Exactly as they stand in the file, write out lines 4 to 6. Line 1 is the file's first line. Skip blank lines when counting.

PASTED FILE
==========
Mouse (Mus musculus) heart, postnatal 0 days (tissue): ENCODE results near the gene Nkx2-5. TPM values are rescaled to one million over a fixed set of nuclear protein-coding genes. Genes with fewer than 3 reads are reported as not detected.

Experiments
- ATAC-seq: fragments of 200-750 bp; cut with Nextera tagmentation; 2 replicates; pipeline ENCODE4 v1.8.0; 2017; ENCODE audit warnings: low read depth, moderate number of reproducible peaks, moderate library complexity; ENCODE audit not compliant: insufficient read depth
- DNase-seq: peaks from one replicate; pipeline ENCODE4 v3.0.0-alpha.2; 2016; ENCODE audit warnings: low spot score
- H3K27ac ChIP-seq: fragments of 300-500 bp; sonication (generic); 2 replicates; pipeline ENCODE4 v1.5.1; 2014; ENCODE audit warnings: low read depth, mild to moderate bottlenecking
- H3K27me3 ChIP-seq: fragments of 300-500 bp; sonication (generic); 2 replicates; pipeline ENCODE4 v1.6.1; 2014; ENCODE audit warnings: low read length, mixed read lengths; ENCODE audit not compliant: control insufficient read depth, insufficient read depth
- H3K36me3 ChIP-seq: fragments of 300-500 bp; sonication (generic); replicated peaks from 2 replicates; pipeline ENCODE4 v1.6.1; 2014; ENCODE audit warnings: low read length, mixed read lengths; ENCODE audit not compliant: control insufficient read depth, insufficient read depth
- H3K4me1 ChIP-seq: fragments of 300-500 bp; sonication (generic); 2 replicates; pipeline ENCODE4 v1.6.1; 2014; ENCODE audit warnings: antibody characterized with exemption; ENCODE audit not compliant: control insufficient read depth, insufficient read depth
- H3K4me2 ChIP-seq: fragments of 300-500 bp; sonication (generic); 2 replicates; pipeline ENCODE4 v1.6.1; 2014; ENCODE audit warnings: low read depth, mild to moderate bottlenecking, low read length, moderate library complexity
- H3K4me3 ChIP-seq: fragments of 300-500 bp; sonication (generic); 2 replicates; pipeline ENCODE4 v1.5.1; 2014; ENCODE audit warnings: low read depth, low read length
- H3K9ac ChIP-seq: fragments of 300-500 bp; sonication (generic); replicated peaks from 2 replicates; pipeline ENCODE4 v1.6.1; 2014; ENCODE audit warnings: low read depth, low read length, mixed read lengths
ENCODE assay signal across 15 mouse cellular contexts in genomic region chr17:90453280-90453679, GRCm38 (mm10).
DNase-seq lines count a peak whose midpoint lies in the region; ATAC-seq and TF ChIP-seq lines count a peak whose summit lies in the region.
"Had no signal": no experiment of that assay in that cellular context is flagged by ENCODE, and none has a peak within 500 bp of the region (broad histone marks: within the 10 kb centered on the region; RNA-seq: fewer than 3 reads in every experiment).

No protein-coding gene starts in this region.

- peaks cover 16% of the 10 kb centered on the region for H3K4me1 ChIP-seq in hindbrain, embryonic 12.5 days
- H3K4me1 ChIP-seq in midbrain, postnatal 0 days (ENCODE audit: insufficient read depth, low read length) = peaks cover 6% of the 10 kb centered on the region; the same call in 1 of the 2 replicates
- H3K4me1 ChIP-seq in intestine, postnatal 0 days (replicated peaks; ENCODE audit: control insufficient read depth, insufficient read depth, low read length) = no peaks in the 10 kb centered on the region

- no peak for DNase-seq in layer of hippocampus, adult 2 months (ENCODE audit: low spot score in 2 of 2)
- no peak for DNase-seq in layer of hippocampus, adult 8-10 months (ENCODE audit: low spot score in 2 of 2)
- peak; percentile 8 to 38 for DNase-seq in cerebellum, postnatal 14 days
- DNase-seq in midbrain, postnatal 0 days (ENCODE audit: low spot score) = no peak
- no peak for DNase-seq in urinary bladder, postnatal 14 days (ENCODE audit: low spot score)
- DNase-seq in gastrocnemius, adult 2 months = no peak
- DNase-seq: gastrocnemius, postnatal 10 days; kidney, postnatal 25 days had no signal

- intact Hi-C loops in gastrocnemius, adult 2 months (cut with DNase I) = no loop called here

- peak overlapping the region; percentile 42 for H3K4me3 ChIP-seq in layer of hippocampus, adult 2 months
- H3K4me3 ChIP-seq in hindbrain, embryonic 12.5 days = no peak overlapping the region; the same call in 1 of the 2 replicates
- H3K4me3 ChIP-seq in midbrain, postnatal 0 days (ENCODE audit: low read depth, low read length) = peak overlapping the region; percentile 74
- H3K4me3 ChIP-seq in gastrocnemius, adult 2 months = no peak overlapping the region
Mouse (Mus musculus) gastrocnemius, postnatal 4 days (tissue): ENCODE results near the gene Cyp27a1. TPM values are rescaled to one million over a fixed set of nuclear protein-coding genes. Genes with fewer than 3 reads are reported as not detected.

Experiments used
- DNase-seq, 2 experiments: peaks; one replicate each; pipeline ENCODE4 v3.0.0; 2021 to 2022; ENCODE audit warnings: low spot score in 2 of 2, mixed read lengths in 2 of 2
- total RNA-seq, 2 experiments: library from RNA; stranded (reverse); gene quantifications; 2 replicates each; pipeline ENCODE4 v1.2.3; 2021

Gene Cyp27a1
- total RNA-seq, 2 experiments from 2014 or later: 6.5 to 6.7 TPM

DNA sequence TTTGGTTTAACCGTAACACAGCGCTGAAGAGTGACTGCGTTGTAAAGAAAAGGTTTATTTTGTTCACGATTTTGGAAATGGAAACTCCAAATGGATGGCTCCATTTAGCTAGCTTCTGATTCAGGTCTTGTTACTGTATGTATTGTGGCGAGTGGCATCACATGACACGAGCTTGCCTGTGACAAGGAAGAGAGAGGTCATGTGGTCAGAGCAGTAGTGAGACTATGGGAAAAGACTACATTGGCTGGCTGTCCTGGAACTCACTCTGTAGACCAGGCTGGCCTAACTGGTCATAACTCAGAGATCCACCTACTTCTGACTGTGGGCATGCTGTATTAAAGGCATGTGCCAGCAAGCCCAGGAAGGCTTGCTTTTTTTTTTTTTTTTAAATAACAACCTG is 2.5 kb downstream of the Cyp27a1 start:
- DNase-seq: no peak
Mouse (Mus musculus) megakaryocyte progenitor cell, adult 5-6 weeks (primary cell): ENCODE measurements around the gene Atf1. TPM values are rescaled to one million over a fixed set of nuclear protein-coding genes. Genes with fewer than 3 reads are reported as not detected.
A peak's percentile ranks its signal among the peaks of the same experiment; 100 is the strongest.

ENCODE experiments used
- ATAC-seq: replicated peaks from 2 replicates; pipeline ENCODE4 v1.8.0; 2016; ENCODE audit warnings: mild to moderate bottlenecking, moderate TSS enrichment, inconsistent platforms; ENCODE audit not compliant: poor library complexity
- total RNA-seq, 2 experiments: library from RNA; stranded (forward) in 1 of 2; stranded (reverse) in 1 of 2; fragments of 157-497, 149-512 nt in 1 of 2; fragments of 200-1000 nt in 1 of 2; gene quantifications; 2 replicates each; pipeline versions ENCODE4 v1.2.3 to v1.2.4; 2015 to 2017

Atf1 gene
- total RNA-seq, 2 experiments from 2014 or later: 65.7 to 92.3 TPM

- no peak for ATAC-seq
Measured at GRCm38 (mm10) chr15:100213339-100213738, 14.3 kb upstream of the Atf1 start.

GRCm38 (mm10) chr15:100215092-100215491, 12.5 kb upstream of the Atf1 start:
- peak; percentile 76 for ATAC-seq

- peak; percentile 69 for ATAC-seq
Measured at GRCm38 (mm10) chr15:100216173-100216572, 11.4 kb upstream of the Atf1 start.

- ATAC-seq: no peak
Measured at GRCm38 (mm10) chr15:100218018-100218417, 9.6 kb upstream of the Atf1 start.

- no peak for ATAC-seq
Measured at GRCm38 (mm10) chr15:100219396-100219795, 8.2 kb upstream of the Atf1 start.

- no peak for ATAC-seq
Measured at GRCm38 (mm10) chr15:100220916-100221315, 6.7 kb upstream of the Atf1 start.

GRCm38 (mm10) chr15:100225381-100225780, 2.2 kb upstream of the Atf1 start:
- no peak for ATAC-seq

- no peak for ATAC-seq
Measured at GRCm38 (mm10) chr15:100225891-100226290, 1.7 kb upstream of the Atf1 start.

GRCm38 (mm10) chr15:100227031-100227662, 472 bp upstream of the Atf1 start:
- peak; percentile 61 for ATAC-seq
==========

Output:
- DNase-seq: peaks from one replicate; pipeline ENCODE4 v3.0.0-alpha.2; 2016; ENCODE audit warnings: low spot score
- H3K27ac ChIP-seq: fragments of 300-500 bp; sonication (generic); 2 replicates; pipeline ENCODE4 v1.5.1; 2014; ENCODE audit warnings: low read depth, mild to moderate bottlenecking
- H3K27me3 ChIP-seq: fragments of 300-500 bp; sonication (generic); 2 replicates; pipeline ENCODE4 v1.6.1; 2014; ENCODE audit warnings: low read length, mixed read lengths; ENCODE audit not compliant: control insufficient read depth, insufficient read depth